CANADA IS BOUND BY LAW OF THE SEA TO PROTECT ENDANGERED WHALES, THEIR HABITAT, AND THEIR FORAGE (Updated February 14, 2020)
I’m currently researching once more the various treaties and laws that oblige the Government of Canada to protect Right Whales, Finbacks, Porpoise, their habitat, and forage as well as any other endangers marine species including birds and invertebrates. It is clear at the outset that Canada is obliged to protect the Bay of Fundy and the listed whales that occur there as well as the fish, krill and copepods on which they feed.
Proponents of developments in the Bay of Fundy, the government departments involved, the State of Maine which owns part of the Bay of Fundy, and federal governments of both the US and Canada are obliged to proceed with caution when approving coastal and shipping developments. Unfortunately, their procedures of late seem to ignore their legal obligations.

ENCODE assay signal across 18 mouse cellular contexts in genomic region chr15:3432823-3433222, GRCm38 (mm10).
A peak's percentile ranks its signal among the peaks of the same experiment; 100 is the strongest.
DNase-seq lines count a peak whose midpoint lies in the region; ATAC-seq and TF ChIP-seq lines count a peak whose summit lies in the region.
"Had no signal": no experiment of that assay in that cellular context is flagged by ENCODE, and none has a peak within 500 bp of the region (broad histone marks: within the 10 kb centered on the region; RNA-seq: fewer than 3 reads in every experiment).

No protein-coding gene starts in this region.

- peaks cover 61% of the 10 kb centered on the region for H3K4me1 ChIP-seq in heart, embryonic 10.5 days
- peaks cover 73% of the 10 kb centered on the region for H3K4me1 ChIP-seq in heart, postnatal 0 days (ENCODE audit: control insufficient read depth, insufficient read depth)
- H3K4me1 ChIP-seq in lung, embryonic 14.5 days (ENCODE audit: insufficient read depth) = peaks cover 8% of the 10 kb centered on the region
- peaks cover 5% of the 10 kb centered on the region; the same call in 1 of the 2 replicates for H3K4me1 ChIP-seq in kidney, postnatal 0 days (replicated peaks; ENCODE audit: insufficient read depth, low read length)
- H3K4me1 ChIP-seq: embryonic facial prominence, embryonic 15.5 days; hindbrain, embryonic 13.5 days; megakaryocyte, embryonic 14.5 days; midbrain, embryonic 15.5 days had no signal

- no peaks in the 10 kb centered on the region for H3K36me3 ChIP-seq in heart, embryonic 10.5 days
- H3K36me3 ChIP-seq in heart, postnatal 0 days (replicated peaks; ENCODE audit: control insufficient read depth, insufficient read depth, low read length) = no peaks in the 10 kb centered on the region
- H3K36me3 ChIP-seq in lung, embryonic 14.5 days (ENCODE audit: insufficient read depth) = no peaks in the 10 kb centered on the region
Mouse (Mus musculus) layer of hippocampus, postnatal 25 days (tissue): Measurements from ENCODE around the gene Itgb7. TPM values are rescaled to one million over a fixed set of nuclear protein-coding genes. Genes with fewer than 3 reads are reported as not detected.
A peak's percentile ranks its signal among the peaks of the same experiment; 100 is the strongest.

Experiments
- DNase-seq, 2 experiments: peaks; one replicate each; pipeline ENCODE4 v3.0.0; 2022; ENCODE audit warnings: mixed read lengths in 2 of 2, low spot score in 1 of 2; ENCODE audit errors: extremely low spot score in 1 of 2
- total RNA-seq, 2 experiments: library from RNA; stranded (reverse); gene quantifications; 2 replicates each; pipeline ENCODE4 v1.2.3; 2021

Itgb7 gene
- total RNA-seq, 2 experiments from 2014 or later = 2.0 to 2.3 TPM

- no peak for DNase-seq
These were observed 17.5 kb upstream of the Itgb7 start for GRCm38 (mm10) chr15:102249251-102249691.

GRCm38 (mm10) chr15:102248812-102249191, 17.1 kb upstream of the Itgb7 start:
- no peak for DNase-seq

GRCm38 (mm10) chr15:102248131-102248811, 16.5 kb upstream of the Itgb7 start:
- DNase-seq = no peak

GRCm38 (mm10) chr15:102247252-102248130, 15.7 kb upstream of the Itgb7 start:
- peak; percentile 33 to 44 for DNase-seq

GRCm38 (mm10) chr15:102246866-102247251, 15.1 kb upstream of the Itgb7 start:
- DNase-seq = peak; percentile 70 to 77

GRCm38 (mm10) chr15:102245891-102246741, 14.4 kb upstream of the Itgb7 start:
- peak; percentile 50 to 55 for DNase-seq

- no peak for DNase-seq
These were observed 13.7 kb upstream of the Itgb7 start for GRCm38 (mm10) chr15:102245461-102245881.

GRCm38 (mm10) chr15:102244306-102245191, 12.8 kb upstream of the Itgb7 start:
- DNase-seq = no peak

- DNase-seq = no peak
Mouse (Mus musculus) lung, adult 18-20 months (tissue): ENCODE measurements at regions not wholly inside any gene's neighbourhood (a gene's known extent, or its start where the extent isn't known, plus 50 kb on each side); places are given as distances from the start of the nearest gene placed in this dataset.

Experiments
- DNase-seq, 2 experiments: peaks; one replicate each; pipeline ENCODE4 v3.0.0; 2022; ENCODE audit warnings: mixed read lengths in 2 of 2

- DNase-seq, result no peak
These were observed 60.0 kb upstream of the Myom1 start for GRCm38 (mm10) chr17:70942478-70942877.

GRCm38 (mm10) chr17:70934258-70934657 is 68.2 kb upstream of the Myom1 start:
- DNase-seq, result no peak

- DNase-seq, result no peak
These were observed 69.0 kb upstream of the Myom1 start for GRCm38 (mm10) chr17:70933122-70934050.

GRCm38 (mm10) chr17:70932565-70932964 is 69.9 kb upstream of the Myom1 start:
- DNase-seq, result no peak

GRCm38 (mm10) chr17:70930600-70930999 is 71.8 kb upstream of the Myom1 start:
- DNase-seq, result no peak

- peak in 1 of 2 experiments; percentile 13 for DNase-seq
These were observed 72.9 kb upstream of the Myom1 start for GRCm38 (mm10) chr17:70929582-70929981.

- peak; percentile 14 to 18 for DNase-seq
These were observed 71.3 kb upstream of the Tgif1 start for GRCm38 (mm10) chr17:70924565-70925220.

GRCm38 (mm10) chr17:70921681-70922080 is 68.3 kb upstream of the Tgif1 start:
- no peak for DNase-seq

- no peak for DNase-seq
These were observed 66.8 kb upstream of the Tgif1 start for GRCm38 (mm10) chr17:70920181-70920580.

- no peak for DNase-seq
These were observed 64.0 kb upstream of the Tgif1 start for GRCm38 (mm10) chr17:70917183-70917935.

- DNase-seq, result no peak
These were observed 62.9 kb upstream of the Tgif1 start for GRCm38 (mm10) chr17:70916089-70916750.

Meanwhile, representatives of the State Department continue to parrot the red herring of “innocent passage” under the United Nations Convention on the Law of the Sea (UNCLOS). But the US has not ratified and consequently has no rights under UNCLOS.
Canada, however, has ratified the treaty and is bound to provide protection on this basis or under the domestic Species at Risk Act. Similarly, although they are not signatories of UNCLO, Americans under domestic endangered species laws are bound to protect these species in foreign locals.
My take tonight. Art MacKay